Friday. Around 2 pm and I am sitting on a train home. I have a half day and enjoying myself. Kind of. Light Up Hassocks awaits me. The yearly highlight of switching on the Christmas lights. I am doing the school pick up, my parents are coming. By time of posting this will all be past. It is nice to take a half day, get some initial work done, then chilling in the afternoon. Particularly at such a gorgeous day like today. It is almost too bright to work. And it is almost December too. And it got bitterly cold later on. Light up Hassocks was nice, the weekend with my parents was nice, so all good. The routine starts again tomorrow.
I summed up my life on Facebook on Friday, I thought I share it here. It sometimes feels that simple:
Ok. Left work early to attend light up Hassocks. Parade and lights and fair ground rides. Kids and parents and wife had a fab time. Feeling ripped off paying two months of pocket money on light sabres but hey, it’s for the greater good and the kids. When parents went to bed I finished off work and now reflecting on the day. Remembering the youngest saying ‘Daddy,I haven’t seen you all week and I don’t remember what you looked like’ (which isn’t true). But sometimes feels like it. And what if (not unlikely) Southern rails had had another 20 min delay on top of what they did. I would have had to have a contingency plan for pick up. I did. I didn’t need it. But I cannot trust Southern.
Doesn’t that sum up my life? Dominated by Southern (yet hey are not accountable or responsible), great friends and a full on life.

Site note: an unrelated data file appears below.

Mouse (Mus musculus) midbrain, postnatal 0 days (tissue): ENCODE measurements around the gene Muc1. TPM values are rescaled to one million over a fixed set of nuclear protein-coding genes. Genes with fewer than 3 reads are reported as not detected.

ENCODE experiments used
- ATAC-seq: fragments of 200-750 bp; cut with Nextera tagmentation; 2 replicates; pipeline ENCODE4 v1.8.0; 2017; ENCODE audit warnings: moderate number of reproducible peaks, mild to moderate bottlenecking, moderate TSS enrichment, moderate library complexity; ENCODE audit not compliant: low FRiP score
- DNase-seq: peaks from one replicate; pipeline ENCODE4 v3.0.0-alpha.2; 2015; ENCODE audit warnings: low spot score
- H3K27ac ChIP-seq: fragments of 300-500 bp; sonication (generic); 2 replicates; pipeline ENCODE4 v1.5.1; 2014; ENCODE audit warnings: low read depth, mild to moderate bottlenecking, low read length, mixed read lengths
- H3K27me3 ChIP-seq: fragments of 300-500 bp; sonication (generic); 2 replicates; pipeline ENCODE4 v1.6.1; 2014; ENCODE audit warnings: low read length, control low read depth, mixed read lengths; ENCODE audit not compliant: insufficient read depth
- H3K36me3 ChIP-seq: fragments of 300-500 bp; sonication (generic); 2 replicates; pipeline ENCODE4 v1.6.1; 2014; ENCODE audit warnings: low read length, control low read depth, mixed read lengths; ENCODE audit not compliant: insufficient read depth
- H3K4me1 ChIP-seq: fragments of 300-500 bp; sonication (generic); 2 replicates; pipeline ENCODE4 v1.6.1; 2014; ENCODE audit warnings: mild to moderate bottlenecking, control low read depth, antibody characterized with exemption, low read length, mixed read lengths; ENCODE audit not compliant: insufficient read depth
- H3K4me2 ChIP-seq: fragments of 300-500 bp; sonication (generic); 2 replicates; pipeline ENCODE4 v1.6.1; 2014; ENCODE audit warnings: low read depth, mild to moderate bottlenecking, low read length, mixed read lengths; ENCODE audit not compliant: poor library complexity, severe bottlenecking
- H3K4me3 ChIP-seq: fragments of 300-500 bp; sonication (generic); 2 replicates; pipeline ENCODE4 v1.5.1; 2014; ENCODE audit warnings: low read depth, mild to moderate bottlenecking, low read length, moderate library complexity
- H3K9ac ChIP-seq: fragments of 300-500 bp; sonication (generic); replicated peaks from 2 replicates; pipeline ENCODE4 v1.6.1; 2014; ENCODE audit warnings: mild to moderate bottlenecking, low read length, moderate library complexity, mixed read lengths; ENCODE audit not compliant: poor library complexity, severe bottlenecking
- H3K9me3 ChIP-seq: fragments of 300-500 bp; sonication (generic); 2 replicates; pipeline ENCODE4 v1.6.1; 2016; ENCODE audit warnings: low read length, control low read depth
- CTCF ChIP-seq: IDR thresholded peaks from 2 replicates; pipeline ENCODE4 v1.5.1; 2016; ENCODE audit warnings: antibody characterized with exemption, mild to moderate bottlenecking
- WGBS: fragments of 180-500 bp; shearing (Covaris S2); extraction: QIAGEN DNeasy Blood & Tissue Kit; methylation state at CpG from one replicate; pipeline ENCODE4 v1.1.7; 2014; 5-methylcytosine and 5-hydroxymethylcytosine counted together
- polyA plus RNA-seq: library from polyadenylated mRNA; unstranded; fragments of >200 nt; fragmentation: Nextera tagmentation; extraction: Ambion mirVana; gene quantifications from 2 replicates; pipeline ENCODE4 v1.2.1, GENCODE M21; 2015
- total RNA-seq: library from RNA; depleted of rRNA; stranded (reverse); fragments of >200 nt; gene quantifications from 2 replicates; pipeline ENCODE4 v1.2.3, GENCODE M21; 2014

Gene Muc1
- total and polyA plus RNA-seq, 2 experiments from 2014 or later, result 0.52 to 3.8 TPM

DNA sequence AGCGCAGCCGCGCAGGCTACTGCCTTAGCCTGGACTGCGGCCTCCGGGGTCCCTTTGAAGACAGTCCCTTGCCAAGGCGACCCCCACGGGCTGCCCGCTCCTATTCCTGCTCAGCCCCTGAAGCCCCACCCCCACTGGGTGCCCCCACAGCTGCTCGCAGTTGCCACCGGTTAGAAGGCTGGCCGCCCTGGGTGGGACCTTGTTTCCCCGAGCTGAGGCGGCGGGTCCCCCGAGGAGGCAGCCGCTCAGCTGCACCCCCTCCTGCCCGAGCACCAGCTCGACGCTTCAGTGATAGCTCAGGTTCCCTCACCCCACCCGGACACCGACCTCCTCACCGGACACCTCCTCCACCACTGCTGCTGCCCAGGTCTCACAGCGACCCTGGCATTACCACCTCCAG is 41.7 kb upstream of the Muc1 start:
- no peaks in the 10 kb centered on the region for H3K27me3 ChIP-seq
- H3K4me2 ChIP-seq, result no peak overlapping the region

Enough for tonight. Weekend. Looking after the loved ones. Time to chill. Moaning over.
Maybe to add, a friend didn’t get home in time because his train was 40 minutes delayed. Life could be so much better without Southern, or with any reliable train service. I know I am going on about train travel but it is just so unreliable.
Yet the week was kicking off with a media owner event. It was great, yet one thing I noticed (and no, it isn’t criticism): breakfast was from Pret. And so is most day’s breakfast if it is from a media owner or when I go into the office early, or when I have a quick snack for lunch or in between. Where is that obsession of us Brits (and want to be Brits) with Pret coming from? A quid for a decent brew of filter coffee, Apple pay accepted from day one, a sandwich for everybody’s taste, cookies that taste nice, breakfast that seems to cater for everyone and it is convenient too. Not one street corner without a Pret it seems. There is even a vegetarian one. The first one opened in 1986 and they look like a great corporate, with a CEO blog and apprenticeship schemes, organic food without additives, and used to be owned partly by MacDonalds. It’s sister company is Itsu, the up market sushi shop, which can be found most often in close proximity to a Pret. Maybe they need an agency, what a fantastic brand to work on and take to the next level. The love for standard good food seems to align us – the nation – in Pret 🙂 And I love the salmon and egg baguette for breakfast, unless I have a hungover and prefer their sausage muffins….yes, I am obsessed too 🙂